President Trump met with Vietnamese President Tran Dai Quang (pictured) at the Presidential Palace. President Trump formally transferred the first U.S. Coast Guard cutter to the Vietnamese Navy. A ship that once patrolled the Vietnamese coast during the Vietnam War now promotes Vietnam’s maritime security.
“Out of war and conflict, we have achieved a deep friendship, partnership, and we have achieved peace,” President Trump said. During his visit, President Trump also met Vietnam’s Prime Minister Nguyen Xuan Phuc.
Partners in growth
Child dancers were part of the welcoming ceremony to greet President Trump and President Tran Dai Quang in Hanoi. President Trump congratulated Vietnam on its economy, “one of the fastest-growing on earth,” he said.
“We know it is in America’s interests to have partners throughout this region that are thriving, prosperous, and dependent on no one.”
President Trump renews America’s partnership with Asian economies
President Donald J. Trump outlined his vision for a “free and open Indo-Pacific region” to business leaders from Asia-Pacific economies meeting in Danang, Vietnam.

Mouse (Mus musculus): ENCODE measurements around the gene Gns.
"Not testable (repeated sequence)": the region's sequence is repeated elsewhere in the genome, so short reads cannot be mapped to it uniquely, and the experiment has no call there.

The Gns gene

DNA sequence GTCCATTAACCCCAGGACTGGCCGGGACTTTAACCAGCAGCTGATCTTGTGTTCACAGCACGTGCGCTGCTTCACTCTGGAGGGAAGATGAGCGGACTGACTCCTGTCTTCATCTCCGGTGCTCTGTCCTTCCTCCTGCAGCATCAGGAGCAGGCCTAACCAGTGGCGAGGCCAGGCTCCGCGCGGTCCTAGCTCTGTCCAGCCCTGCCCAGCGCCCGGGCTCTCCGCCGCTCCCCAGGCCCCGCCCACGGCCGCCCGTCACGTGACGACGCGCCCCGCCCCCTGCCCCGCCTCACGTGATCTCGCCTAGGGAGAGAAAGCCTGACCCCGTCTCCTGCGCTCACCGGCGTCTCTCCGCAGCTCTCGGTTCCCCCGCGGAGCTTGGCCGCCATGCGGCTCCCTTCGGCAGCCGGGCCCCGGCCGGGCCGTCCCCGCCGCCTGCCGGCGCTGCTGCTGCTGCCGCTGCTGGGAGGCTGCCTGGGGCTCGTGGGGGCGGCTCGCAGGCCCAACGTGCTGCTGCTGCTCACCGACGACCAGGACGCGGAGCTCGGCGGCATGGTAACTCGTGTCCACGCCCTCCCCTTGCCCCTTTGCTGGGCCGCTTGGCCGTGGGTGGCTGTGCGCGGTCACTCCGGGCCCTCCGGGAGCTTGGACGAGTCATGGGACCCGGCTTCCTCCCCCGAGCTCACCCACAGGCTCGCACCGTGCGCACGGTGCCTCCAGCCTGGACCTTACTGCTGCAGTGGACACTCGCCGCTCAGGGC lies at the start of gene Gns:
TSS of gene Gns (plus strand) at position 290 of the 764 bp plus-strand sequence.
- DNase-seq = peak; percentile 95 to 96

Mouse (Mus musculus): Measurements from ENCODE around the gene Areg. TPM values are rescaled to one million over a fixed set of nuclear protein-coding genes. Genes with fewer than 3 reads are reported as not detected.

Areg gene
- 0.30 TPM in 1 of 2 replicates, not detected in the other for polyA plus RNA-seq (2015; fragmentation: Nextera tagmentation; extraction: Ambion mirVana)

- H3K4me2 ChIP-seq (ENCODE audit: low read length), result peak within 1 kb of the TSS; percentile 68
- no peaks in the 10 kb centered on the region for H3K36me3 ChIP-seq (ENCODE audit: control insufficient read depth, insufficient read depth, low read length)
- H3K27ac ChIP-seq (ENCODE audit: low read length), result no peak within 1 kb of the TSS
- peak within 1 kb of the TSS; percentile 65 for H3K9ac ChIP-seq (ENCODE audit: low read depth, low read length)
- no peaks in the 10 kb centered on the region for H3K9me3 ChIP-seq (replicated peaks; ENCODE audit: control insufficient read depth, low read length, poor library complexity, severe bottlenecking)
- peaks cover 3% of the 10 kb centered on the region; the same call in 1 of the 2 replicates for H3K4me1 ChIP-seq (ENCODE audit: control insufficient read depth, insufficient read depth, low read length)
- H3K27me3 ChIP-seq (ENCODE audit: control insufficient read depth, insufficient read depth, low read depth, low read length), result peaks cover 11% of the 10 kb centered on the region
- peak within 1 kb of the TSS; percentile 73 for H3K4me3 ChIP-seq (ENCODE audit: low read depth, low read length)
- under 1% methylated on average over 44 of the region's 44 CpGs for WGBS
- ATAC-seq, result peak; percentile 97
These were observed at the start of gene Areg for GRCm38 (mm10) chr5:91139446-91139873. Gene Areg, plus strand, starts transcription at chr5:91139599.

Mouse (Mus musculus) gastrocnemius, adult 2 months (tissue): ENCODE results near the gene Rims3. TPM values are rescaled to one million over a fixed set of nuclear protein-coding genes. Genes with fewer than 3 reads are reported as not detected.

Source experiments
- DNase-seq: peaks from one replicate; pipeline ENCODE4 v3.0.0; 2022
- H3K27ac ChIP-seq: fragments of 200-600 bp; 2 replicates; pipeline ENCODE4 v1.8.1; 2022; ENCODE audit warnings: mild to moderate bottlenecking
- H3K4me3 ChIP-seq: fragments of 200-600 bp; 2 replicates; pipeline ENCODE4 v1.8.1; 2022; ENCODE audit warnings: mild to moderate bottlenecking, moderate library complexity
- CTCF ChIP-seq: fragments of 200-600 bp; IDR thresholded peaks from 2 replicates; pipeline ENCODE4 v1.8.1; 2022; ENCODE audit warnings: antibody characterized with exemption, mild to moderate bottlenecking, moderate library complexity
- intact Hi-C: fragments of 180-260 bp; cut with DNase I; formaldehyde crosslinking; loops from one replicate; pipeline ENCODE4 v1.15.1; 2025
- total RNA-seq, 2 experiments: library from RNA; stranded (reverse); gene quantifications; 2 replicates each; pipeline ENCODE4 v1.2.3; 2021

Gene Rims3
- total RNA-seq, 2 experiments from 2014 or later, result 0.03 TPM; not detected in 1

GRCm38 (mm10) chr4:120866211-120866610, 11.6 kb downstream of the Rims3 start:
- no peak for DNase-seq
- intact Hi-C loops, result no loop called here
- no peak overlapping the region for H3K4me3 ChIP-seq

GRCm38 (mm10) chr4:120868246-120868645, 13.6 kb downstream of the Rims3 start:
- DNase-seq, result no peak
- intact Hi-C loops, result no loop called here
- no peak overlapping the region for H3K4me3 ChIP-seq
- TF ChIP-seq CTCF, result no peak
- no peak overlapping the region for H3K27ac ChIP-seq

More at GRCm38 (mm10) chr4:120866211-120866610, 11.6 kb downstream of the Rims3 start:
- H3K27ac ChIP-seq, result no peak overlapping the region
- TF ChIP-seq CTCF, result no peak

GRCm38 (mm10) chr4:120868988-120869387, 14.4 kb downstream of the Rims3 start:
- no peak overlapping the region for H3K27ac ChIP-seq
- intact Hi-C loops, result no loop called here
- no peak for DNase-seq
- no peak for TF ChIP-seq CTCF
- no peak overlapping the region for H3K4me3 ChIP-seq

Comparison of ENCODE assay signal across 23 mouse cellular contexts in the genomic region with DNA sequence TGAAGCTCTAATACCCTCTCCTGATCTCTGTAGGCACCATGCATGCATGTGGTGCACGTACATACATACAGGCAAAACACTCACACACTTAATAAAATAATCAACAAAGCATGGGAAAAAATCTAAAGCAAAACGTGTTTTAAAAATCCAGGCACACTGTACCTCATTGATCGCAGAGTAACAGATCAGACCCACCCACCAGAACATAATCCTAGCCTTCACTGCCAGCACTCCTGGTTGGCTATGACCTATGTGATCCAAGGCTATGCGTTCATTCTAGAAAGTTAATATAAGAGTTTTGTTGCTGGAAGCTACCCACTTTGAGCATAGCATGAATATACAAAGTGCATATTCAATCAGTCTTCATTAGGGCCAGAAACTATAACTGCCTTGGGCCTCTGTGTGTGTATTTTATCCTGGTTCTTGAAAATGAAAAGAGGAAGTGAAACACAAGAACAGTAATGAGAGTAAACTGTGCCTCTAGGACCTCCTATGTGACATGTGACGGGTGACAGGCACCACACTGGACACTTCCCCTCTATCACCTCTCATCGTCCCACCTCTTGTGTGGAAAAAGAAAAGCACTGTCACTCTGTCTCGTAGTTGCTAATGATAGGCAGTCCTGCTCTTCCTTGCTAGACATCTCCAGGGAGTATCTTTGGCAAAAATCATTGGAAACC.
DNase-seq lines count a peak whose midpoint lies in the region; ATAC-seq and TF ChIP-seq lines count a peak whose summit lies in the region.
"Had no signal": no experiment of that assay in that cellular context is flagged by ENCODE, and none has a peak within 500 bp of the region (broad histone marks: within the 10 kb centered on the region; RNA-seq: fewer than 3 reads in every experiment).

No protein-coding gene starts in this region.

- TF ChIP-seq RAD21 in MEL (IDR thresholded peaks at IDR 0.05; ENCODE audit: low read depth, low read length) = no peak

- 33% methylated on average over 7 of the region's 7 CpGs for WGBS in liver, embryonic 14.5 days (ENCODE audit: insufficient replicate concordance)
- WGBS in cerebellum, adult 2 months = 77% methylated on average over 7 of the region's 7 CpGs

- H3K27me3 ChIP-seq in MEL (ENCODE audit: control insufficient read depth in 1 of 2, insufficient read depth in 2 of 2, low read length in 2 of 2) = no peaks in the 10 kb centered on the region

In his address on November 10, the President called for “a place where sovereign and independent nations, with diverse cultures and many different dreams, can all prosper side-by-side and thrive in freedom and in peace.”
In his remarks to the Asia-Pacific Economic Cooperation CEO Summit, President Trump hailed the economic transformation that has occurred across the Indo-Pacific region, which stretches from the Indian subcontinent to the West Coast of North America. This region, the world’s most economically vibrant, promotes private property and the rule of law, he said, and embraces systems that value hard work and individual enterprise.
The President said he is willing to work with all the APEC member economies to achieve “mutually beneficial commerce.”
“I will make bilateral trade agreements with any Indo-Pacific nation that wants to be our partner and that will abide by the principles of fair and reciprocal trade,” he said.
On the security front, the President called on allies to work together to defeat terrorism and stop North Korea’s illegal nuclear weapons program. “Every single step the North Korean regime takes toward more weapons is a step it takes into greater and greater danger,” the President said. “The future of this region and its beautiful people must not be held hostage to a dictator’s twisted fantasies of violent conquest and nuclear blackmail.”
The President emphasized America’s pride in belonging to the gathered community of economic leaders. “We have been friends, partners, and allies in the Indo-Pacific for a long, long time, and we will be friends, partners, and allies for a long time to come,” the President said.